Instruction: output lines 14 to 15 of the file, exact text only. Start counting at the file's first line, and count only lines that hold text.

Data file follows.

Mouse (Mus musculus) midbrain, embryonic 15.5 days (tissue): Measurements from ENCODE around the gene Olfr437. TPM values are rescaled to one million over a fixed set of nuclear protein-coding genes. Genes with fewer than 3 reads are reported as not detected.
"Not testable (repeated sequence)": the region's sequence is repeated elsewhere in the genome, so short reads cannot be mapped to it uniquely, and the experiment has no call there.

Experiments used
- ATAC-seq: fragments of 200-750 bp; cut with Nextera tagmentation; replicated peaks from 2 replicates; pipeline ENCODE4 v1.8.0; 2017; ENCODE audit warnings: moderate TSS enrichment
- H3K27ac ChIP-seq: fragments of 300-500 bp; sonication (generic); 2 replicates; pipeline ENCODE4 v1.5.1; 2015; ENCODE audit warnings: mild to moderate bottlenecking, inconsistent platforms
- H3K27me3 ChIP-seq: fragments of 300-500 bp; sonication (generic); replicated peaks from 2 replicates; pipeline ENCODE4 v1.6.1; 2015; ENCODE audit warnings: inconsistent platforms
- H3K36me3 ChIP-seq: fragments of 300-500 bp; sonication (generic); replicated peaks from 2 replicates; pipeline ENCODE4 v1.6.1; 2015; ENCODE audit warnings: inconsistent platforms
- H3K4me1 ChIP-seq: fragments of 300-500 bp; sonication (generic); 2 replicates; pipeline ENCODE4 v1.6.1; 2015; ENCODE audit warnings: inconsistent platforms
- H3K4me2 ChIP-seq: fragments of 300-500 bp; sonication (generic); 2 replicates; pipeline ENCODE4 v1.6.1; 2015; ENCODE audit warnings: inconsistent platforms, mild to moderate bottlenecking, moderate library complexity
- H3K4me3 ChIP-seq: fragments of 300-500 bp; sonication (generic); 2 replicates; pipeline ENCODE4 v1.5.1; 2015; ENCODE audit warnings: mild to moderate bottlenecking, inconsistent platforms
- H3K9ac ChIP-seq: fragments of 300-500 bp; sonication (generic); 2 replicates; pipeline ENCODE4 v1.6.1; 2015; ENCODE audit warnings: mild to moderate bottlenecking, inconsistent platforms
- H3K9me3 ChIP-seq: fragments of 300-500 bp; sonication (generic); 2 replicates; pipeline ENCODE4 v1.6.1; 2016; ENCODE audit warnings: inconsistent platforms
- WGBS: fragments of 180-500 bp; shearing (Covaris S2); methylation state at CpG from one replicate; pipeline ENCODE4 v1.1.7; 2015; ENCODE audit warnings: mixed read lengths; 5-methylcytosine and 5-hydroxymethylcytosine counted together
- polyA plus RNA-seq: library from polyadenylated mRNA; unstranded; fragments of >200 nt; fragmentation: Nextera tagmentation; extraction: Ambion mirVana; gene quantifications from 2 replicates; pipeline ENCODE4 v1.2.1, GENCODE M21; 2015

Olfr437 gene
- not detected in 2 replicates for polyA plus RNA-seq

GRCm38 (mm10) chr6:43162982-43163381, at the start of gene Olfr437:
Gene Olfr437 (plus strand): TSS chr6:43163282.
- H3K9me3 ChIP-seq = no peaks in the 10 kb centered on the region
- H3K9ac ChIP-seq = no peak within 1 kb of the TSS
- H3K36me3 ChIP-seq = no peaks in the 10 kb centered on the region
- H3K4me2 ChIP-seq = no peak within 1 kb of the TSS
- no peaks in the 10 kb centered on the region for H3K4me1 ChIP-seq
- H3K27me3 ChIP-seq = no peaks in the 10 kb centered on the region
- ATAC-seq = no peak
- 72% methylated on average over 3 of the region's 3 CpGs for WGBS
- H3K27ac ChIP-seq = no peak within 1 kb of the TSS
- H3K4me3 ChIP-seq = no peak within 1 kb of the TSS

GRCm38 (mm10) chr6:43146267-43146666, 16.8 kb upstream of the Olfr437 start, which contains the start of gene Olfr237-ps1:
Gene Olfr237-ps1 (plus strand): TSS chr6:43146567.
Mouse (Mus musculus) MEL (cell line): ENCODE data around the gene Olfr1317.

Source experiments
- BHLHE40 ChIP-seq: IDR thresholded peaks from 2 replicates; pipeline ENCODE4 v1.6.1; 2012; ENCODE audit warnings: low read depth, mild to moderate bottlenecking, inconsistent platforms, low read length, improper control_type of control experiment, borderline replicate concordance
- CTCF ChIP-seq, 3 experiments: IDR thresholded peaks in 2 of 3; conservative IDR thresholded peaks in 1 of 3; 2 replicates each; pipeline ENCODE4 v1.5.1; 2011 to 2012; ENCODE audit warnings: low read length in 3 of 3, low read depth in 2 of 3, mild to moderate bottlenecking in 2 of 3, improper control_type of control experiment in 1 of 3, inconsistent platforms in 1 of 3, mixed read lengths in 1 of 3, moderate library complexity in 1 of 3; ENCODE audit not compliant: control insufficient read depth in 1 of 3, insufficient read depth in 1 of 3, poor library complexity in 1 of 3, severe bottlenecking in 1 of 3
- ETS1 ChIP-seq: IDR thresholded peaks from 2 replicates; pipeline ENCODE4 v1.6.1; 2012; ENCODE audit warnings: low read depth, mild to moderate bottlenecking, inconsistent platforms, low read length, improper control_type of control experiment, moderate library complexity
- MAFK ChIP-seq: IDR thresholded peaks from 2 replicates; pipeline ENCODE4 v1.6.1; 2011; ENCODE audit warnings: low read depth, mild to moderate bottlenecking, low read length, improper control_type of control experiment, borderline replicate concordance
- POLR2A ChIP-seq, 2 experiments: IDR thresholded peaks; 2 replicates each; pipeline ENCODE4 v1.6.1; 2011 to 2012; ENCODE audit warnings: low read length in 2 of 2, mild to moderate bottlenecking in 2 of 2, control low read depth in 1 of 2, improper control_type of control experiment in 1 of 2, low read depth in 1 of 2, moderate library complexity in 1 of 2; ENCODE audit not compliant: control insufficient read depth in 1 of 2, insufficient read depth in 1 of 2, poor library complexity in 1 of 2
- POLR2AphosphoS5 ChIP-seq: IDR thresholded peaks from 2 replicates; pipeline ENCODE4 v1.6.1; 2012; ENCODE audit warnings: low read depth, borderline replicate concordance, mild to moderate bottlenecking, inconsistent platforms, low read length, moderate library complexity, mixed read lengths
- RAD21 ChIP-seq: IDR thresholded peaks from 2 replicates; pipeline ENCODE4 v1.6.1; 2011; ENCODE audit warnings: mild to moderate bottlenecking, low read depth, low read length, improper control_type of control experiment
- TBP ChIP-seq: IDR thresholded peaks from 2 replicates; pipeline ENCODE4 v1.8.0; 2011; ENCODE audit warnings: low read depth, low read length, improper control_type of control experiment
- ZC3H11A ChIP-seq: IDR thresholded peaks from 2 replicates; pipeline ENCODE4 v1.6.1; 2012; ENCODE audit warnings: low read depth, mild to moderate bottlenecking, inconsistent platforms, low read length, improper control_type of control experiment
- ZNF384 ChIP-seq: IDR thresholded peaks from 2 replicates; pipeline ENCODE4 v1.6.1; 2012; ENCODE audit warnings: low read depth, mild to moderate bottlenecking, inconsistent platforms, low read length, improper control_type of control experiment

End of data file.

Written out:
- polyA plus RNA-seq: library from polyadenylated mRNA; unstranded; fragments of >200 nt; fragmentation: Nextera tagmentation; extraction: Ambion mirVana; gene quantifications from 2 replicates; pipeline ENCODE4 v1.2.1, GENCODE M21; 2015

Olfr437 gene